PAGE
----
When Virat Kohli said in his post-match interaction that all three skills of India’s game needed to come together, he omitted stating that none of them turned up in the crunch game against England on Tuesday.
Consequently, it was probably the most listless performance by this team since Kohli took over as captain. But what made it particularly dreadful was the in the spin bowling department, supposedly the game changer for India.
Kuldeep Yadav, the much-talked about left-arm chinaman and googly bowler, has in his short international career run up a reputation for being bold, aggressive and inventive. He was known as someone not afraid to toss the ball up in the air, tease the batsman and prise him out with his mesmerising variety of chinaman, googly and top spinners.
But this was not the Kuldeep that showed up at Headingly. Accepted, the pitch was sluggish for his style of bowling and compounded by a short straight boundary. But what disappointed was Kuldeep’s approach to these limitations.
He must have taken one look at the pitch and the short straight boundary and decided that he needed better protection; which was available square of the wicket.
This played into the hands of England’s batsmen, particularly Joe Root and Eoin Morgan. They cut and pulled him often off the backfoot, something that would have been tough on quicker pitches. The slow nature of the pitch made these strokes possible even when on occasions he pitched the ball further into the batsman’s end of the pitch.
Clearly this was not a pitch to Kuldeep’s liking. He seemed to withdraw into his shell rather than taunt the batsmen in his wonted form by giving the ball that rip and tossing it up further.
Actually Kuldeep should have learnt a thing or two from England’s Adil Rashid, who was playing on his home turf. The leg spinner bowled a lot quicker; may be at the ideal speed for this pitch and got the ball to turn quite impressively.
The delivery that castled a well-set Kohli was a peach. Kohli’s defensive prod from the crease was breached by a delivery that spun at good pace from a length and knocked out his off stump. It was probably the ball of the tournament. Rashid’s three crucial wickets — of Kohli, Dinesh Karthik and Suresh Raina — rightly fetched him the Man of the Match award.
Disappointingly, India’s spinners failed to take a leaf out of his book. They bowled at the wrong speed and length and paid the price.
Root, supposedly a Kuldeep bunny, shrugged off that tag in no time. He dominated a vital partnership with his captain to show that he had sorted out his inner demons and would therefore be the major enforcer this English summer.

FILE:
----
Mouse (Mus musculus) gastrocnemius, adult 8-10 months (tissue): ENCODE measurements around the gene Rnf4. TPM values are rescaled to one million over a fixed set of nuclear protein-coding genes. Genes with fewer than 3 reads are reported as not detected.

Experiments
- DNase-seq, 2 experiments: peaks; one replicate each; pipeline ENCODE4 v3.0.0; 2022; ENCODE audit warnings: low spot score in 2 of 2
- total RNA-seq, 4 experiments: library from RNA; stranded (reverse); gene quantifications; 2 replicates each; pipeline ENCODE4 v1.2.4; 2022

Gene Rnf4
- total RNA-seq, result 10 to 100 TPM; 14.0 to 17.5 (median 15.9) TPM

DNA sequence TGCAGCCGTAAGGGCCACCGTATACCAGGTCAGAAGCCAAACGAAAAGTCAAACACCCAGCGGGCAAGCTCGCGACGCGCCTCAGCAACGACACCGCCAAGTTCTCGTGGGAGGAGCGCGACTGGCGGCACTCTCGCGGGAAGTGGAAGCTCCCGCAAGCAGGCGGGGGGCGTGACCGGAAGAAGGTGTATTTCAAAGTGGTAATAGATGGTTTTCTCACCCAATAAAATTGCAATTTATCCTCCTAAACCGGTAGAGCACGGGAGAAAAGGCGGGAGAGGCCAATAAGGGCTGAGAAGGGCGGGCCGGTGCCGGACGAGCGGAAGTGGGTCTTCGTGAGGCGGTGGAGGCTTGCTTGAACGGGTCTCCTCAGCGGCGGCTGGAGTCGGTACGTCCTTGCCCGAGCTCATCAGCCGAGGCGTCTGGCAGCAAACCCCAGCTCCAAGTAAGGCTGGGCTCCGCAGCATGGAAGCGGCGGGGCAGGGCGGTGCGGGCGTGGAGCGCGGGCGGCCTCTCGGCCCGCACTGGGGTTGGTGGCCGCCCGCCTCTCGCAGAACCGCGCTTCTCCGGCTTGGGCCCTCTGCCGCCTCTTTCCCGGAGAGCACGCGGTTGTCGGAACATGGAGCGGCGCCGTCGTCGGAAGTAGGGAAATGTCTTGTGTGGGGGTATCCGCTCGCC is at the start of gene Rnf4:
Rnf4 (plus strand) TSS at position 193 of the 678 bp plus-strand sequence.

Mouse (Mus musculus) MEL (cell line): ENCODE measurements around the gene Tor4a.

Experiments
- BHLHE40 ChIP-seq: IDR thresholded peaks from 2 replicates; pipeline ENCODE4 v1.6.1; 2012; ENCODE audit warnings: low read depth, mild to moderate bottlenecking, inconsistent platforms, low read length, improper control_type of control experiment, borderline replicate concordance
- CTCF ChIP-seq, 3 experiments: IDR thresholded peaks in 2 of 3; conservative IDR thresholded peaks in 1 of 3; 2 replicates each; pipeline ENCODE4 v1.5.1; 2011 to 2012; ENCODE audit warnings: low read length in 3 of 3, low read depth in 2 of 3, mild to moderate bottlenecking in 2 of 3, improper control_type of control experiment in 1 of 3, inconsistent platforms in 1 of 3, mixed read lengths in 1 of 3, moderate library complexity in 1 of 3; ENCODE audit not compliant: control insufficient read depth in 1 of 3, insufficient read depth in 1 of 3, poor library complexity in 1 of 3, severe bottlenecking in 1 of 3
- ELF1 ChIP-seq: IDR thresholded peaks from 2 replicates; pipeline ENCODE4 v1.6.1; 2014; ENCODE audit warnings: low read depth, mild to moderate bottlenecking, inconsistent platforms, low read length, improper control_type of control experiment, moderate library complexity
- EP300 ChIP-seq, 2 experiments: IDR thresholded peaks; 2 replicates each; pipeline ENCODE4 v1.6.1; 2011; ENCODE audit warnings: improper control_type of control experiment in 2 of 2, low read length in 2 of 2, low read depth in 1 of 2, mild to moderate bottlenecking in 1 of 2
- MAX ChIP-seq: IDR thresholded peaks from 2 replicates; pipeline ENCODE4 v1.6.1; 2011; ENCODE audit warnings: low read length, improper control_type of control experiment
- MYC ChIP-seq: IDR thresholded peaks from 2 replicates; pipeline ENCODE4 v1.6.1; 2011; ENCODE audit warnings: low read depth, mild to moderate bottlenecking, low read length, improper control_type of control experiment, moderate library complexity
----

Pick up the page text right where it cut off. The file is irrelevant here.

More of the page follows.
Interestingly, Root and Morgan looked to attack and in between enthusiastically rotate strike. The constant shifting of line to left- and right-hand batsmen brought out the worst in bowlers and fielders.
Chahal, who got hammered in only his last over, looked good at times. He bowled slightly quicker than Kuldeep and got the odd ball to turn sharply. But his line was excessively defensive when an early wicket or two could have put the home side under pressure.
Of course Kuldeep’s nine wickets in the series (average 16.4, economy rate 4.9) put him way ahead of the rest with Rashid (six wickets; average 24.8), David Willey (five wickets, average 22) being England’s best bowlers.
But the issue for India really was that there was no back-up for Kuldeep. Chahal (two wickets, average 67.5, economy rate 4.5) kept the scoring in check, but could not effect crucial breakthroughs. And this told on the overall performance.
Worse was the fast bowling resources. It increasingly looks like India just do not have a full complement of fit fast bowlers to call upon. Bhuvneshwar Kumar looked woefully out of touch as bowler and fielder. This was his first match after injury and it showed him at his worst.
Additionally, unlike England's pace bowlers, who had the pace and height to make short-pitched balls climb, Indian pace bowlers’ attempt to make the batsmen play with a horizontal bat was a flop. The tall Root simply transferred weight onto his backfoot and punched through covers and point with a straight bat.
Thus Hardik Pandya and Sharadul Thakur simply could not exert any influence on the batsmen.
True, India’s batsmen fell by at least 30 runs short of the desired total. But the way in which the bowlers responded, it is unlikely that they would have been able to protect even a total of 300. And that’s the worry.
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